Monday, November 30, 2009

Netlibrary ebook for December

December 2009
NetLibrary eBook of the Month
A monthly showcase of new and notable eBooks
The Modern Baker: Time-Saving Techniques for Breads, Tarts, Pies, Cakes and Cookies
By Nick Malgieri DK Publishing, 2008 Product ID: 279478

With the right teacher, simplified techniques, and step-by-step photo tutorials to guide the way, everyone can make freshly baked loaves, crisp flatbreads, savory tarts, and rich desserts – in record time.
Written by baking Hall of Famer Nick Malgieri, this collection of 150 straightforward recipes with gourmet appeal, strives to bring success to even the busiest of bakers, with the bulk of the preparation taking under one hour. Malgieri distills years of teaching and experience into these detailed recipes for baking everything from bread to biscotti to puff pastry to old-fashioned layer cakes. Recipes are thorough and include descriptions of how batters and doughs are supposed to appear at each stage of preparation. The Modern Baker is as necessary and essential as a good oven; Nick Malgieri leads cooks through the simple art of creating an international assortment of delicious sweet and savory baked goods, interweaving techniques and helpful sidebars.
Designed to increase awareness of online resources and highlight the value of your eBook collection, the December eBook of the Month is provided through the generous support of DK Publishing. Don’t miss the opportunity to share this comprehensive collection of recipes and time-saving techniques.
The Modern Baker will be provided with free, unlimited access December 1-31, 2009.

posted by Tina Lau, North County Libraian

Wednesday, November 18, 2009

5 Tips for Safe Online Shopping (article from Kiplinger's)

by Cameron Huddleston

November 17, 2009

Shopping online is a great way to find deals (as I wrote recently). But, if you're not careful, you could be putting your personal information at risk of being stolen by identity thieves.

Michael Gregg, a cyber security consultant for Fortune 500 companies and the federal government, says the volume of attacks that target Internet users has been on the rise this year. However, he says there are several steps you can take to protect yourself while shopping -- or doing anything -- online.

1. Never shop online from a public Wi-Fi connection. Hackers can tap into Wi-Fi connections at hotspots, such as coffee shops, airports and hotels, to capture your personal information. If you must use public Wi-Fi, you can download for free the AnchorFree HotSpot Shield to hide your IP address while you're online and protect your computer from snoopers. Also, never use a public computer to shop or check accounts online.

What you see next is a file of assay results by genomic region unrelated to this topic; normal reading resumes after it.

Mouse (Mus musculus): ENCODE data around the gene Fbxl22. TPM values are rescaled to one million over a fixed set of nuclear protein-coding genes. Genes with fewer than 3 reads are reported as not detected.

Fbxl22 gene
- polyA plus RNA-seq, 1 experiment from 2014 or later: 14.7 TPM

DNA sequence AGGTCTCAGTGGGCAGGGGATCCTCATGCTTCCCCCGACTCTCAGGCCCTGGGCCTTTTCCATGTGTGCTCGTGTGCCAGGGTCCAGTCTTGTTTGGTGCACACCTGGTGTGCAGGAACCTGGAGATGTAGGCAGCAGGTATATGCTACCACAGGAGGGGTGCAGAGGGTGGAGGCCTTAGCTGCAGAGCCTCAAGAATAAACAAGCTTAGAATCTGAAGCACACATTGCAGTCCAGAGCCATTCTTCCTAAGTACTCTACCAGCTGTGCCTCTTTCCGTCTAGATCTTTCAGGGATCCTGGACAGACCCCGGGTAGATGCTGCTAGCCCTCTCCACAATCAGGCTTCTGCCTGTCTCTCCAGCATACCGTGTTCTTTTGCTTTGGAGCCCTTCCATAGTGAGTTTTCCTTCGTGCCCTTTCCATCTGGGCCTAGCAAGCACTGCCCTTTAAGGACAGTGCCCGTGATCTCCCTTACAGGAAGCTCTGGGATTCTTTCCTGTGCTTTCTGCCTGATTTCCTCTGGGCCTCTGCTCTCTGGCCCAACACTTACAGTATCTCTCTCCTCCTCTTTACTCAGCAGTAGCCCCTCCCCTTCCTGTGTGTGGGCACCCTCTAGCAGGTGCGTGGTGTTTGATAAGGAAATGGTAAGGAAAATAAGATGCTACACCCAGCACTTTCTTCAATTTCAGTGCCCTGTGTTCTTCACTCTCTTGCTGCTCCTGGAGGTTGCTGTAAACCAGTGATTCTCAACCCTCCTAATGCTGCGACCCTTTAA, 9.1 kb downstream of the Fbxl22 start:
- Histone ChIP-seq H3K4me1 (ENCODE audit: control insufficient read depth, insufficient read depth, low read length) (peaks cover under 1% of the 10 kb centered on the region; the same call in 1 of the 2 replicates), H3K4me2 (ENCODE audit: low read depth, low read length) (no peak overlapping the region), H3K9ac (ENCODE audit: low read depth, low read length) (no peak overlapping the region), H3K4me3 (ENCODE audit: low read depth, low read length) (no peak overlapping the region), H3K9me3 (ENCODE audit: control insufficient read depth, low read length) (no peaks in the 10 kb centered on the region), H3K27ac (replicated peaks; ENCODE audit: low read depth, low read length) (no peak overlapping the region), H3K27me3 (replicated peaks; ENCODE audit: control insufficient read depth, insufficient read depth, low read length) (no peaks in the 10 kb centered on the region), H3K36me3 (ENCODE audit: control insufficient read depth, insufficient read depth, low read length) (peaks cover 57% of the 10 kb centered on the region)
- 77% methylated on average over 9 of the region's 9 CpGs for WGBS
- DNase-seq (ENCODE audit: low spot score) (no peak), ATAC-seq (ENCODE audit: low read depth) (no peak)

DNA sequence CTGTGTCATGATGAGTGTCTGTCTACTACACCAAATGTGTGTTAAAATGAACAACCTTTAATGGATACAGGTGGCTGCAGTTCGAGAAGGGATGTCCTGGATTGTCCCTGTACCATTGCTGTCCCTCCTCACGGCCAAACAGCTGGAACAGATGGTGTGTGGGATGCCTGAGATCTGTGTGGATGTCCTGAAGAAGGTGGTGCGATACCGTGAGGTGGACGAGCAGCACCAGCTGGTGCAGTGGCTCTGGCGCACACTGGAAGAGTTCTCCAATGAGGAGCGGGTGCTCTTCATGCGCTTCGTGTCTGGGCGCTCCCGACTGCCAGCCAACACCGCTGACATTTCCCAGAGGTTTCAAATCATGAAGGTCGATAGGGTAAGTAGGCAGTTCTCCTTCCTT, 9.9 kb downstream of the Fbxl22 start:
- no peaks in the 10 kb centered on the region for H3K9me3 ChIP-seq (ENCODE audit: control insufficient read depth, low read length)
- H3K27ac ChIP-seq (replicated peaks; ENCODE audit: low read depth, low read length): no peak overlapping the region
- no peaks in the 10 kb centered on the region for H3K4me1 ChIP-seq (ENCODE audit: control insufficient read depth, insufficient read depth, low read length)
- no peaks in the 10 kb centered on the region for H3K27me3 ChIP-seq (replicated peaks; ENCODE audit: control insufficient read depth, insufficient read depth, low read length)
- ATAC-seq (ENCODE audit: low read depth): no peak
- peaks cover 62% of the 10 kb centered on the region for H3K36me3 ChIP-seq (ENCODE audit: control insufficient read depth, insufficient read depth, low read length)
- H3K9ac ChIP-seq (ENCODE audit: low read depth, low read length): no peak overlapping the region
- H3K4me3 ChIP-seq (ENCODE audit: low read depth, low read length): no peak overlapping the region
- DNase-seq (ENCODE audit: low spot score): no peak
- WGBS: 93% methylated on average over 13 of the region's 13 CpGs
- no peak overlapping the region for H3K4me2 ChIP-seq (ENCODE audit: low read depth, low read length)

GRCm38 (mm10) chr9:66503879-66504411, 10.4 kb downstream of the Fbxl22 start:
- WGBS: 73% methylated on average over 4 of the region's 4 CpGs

2. Don't use your smartphone to shop. Hackers can use the same tactics for tapping into your smartphone as they use for your laptop or PC.

3. Don't use your debit card for online shopping. If hackers steal your debit-card information and raid your bank account, you must report any misuse within two days to get the same $50 limited liability as you would with a credit card. Miss that deadline but report your loss within 60 days and you could be liable for up to $500. After 60 days, your liability is unlimited. If you don't like using credit cards, though, consider using EBillme to make secure cash payments when shopping online (see Shop Online ... With Cash).

4. Shop online only at known retailers. Don't let a search engine pick a site for you because it could be bogus, Gregg says. Even if you're using a site that you think is legitiamte, look for security labels, such as VeriSign and Cybertrust, and for https:// to appear in the url on pages that prompt you to enter personal information. Also consider downloading McAfee's free SiteAdvisor, which tests sites for dangerous downloads, spamming and more.

5. Don't click on pop-up ads. Hackers recently have posted bogus ads with malicious software on legitimate sites (, for example). Online retailers will be susceptible to these attacks, Gregg says.

posted by Tina Lau, North County Librarian

Friday, August 21, 2009

Tax credit for textbook purchases

Receive a Tax Credit for Hitting the Books!